Halliburton spokeswoman Wendy Hall yesterday appeared to distance the company from the deal. She was quoted as saying Oriental, not Halliburton, signed the main contract. Halliburton, in turn, would likely provide subcontracting services.
Such an arrangement would not necessarily contradict U.S. law. The United States has tough rules against companies doing business in Iran, which it accuses of sponsoring terrorism. But companies are permitted to deal through their subsidiaries as long as the work is kept separate from the parent company.
Analysts say the agreement may be more than just business and part of a larger diplomatic effort to convince Iran to abandon plans it may have to develop nuclear weapons.
Sean Murphy, a law professor at George Washington University, told RFE/RL that U.S. laws that prohibit firms from working in certain countries usually allow for exceptions to serve diplomatic ends. He said the United States may be using the Halliburton deal to send a positive signal to the Iranians.
"The way these sanctions regimes are set up, you ban a scope of activity, but then you give the executive branch the ability to carve out exceptions as needed -- typically on national security grounds. That makes sense, if you're talking about certain types of aid that might be provided or if you're trying to do 'carrots and sticks.' That is the way that statute is structured," Murphy said.
While there has been no official confirmation of this, Murphy said Halliburton or its subsidiary could serve as a conduit for back-channel contacts between Washington and Tehran.
"There's probably some kind of 'dance' going on here relating to the nuclear issue. The Europeans, as you know, have been at the forefront of negotiating that with Iran. The U.S. has been pretty hostile generally and has been more interested in wielding the stick rather than the carrot. But there's all kinds of discussions, I am sure, going on behind closed doors -- you know, the Europeans, the U.S., and Iranians," Murphy said.
Halliburton's reluctance to be identified with the project is understandable. The company has been criticized in the past for doing business in Iran. In addition, it is under investigation for allegedly paying bribes in Nigeria and overcharging the U.S. military in Iraq.
The criticism has been especially keen because of the company's links to the administration of President George W. Bush. Bush's vice president, Dick Cheney, served as Halliburton's chief executive until 1999, when he became Bush's running mate.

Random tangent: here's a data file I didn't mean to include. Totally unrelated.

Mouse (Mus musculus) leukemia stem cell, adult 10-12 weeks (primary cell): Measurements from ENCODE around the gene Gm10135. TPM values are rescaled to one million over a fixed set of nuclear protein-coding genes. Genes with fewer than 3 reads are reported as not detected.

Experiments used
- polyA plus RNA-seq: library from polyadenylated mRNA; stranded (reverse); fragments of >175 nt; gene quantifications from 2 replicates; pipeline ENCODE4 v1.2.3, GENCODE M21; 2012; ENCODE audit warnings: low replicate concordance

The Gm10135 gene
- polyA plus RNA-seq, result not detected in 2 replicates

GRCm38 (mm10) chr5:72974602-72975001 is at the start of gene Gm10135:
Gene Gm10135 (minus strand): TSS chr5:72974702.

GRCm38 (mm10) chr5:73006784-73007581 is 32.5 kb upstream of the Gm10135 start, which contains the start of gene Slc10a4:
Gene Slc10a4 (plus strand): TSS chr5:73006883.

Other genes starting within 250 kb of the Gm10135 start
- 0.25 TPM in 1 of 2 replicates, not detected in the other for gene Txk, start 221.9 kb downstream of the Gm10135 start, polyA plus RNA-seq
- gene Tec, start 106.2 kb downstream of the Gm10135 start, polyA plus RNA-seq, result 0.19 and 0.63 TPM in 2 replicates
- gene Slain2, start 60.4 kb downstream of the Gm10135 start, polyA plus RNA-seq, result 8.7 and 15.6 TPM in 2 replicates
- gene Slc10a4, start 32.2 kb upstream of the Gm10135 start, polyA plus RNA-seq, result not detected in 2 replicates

Some say those links make the company an especially bad choice to serve as any kind of informal conduit of U.S. policy.
Judith Kipper, the director of the Middle East Forum and Energy Security Group at the U.S. Council on Foreign Relations, points to Halliburton's history of wrongdoing. She said Cheney's former affiliation with Halliburton makes matters worse because it raises the question of who ultimately will benefit. Kipper recalled that more than 30 years ago, the United States and China made their first diplomatic overtures by permitting their table-tennis teams to compete against each other. This famously became known as "ping-pong" diplomacy.
"I don't like the idea that it would be Halliburton. If [the Bush administration] wants to do something like ping-pong diplomacy, I'm all for it because I think we need to engage with Iran. But I have -- would have -- a lot of questions if the company that is going to profit from this be used somehow as a diplomatic liaison. This is probably not going to help the United States. It's going to hurt, because it will be criticized," Kipper said.
Voices within Iran are already using the agreement as a way of criticizing U.S. policy. The Tehran-based daily "Hamshahri" wrote that the deal proves U.S. companies don't respect their own laws and that U.S. sanctions are not effective.